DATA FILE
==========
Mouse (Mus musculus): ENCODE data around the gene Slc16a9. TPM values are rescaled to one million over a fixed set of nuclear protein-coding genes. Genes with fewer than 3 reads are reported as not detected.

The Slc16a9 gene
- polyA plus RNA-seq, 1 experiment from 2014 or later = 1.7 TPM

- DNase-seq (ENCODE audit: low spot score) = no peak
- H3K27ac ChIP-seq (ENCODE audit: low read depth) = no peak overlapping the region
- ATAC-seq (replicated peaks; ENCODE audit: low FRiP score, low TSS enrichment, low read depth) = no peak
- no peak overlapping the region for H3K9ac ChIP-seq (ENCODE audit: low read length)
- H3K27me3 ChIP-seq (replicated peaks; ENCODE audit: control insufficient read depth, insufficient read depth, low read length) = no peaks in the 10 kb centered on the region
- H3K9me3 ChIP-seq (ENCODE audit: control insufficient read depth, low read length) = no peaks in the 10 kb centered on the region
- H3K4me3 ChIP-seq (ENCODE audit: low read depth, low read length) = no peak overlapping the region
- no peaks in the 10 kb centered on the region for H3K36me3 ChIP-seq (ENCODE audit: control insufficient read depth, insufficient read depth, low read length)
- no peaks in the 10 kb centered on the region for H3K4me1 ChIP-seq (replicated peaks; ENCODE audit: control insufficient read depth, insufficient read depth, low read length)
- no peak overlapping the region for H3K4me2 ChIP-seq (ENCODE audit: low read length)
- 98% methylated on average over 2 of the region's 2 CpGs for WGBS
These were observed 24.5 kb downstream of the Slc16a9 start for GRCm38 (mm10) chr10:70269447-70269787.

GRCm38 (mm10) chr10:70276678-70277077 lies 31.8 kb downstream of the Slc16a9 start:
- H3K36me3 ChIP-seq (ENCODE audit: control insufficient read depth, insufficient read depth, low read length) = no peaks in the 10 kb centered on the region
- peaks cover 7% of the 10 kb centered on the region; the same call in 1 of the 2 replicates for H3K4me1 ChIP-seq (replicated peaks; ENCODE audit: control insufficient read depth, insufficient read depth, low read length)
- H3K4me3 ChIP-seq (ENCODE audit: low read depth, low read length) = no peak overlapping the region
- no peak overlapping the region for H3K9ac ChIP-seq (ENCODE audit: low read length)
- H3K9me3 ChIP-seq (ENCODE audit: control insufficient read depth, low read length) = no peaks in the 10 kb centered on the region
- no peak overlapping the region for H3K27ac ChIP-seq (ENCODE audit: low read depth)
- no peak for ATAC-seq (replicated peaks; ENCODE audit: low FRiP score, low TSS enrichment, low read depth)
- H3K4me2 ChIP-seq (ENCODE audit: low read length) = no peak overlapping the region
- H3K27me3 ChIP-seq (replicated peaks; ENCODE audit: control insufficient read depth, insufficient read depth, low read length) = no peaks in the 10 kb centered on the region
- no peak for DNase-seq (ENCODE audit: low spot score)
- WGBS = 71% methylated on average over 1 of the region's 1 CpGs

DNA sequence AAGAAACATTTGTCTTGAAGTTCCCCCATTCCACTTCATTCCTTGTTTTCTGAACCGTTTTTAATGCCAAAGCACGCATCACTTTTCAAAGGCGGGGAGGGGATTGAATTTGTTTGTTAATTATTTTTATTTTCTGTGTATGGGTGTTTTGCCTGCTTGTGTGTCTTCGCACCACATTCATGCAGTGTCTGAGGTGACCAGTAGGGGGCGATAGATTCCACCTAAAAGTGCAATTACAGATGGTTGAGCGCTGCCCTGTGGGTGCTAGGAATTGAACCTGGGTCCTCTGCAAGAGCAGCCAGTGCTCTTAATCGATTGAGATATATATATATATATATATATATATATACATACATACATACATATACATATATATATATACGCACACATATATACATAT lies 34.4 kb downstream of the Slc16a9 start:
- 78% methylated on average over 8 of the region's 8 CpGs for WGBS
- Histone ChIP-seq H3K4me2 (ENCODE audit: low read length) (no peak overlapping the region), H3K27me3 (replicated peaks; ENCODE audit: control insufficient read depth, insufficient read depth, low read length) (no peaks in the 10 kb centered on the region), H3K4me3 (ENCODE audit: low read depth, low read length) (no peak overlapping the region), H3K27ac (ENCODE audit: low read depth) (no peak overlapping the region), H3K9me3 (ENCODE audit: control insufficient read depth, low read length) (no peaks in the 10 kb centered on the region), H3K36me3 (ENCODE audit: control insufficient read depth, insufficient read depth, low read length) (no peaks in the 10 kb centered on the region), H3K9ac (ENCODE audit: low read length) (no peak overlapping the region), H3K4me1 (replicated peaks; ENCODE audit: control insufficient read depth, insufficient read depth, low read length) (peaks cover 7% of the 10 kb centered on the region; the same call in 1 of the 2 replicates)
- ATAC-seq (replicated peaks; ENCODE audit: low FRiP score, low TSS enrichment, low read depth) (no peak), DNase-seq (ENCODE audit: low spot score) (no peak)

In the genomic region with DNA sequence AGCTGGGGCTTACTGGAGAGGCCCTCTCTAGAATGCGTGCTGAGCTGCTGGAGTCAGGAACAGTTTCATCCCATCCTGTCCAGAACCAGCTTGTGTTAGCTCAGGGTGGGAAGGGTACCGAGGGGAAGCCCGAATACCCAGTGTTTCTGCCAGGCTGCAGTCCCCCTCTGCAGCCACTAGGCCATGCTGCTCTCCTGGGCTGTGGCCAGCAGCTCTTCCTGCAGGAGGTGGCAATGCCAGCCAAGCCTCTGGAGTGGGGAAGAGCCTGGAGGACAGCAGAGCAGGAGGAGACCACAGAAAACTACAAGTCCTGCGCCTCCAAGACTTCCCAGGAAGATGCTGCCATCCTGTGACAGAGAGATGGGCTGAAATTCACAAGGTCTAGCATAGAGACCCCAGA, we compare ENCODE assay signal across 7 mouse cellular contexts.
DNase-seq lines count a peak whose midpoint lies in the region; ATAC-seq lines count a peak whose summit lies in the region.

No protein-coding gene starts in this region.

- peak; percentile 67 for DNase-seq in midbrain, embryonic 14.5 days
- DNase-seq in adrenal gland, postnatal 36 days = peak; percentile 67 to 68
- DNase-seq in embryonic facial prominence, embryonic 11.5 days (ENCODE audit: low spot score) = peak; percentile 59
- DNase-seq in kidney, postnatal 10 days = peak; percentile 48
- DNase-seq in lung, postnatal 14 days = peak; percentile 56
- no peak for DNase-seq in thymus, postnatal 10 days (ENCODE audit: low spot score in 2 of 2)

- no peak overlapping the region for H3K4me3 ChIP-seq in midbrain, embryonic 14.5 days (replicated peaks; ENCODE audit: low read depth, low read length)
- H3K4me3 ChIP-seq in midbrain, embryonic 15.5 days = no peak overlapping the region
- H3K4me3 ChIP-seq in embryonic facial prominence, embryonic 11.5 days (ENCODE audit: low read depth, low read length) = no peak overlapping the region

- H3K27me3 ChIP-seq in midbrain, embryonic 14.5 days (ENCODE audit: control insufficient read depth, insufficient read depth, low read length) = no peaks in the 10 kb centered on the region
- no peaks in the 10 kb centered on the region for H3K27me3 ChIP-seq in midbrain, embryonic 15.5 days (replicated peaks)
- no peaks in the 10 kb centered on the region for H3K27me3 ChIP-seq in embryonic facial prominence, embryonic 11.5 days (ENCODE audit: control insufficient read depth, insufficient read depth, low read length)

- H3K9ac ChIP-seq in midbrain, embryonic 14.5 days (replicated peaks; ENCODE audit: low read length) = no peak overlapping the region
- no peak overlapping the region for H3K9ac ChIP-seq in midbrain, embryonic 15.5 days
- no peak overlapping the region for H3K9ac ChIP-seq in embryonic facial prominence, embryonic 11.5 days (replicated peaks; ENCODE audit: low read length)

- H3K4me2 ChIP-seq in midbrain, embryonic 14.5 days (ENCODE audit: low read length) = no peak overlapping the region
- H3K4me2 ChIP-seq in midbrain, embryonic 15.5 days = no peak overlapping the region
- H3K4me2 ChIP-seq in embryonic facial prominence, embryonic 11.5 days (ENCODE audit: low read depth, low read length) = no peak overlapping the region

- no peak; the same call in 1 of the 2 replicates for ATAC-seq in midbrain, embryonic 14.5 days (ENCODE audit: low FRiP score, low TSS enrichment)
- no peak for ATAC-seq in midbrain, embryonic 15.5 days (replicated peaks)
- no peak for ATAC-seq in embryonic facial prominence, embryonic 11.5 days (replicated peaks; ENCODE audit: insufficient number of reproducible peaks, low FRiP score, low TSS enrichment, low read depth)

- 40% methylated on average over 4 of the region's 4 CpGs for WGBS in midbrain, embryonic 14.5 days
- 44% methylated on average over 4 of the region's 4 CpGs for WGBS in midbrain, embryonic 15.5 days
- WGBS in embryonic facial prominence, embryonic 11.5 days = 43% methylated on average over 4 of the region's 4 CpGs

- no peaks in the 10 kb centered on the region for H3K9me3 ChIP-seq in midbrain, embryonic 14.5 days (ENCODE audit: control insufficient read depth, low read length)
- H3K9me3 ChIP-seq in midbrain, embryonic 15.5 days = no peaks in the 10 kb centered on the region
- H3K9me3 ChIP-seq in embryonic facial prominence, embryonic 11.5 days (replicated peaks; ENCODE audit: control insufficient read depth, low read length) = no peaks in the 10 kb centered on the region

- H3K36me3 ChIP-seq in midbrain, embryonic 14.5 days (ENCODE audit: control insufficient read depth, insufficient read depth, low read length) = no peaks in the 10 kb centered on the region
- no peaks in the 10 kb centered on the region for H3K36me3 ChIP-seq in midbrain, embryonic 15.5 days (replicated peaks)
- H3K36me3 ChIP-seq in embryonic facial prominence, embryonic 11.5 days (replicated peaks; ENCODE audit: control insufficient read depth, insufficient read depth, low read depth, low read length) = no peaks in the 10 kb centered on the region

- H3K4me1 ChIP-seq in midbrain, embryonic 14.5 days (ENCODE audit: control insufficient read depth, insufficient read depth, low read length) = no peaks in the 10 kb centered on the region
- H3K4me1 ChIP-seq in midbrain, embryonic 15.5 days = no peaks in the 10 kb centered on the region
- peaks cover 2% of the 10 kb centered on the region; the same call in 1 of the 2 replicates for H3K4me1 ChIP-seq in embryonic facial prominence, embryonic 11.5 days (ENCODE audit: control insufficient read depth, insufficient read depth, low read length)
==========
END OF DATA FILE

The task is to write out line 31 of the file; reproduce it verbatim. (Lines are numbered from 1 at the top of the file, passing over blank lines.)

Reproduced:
- ATAC-seq (replicated peaks; ENCODE audit: low FRiP score, low TSS enrichment, low read depth) (no peak), DNase-seq (ENCODE audit: low spot score) (no peak)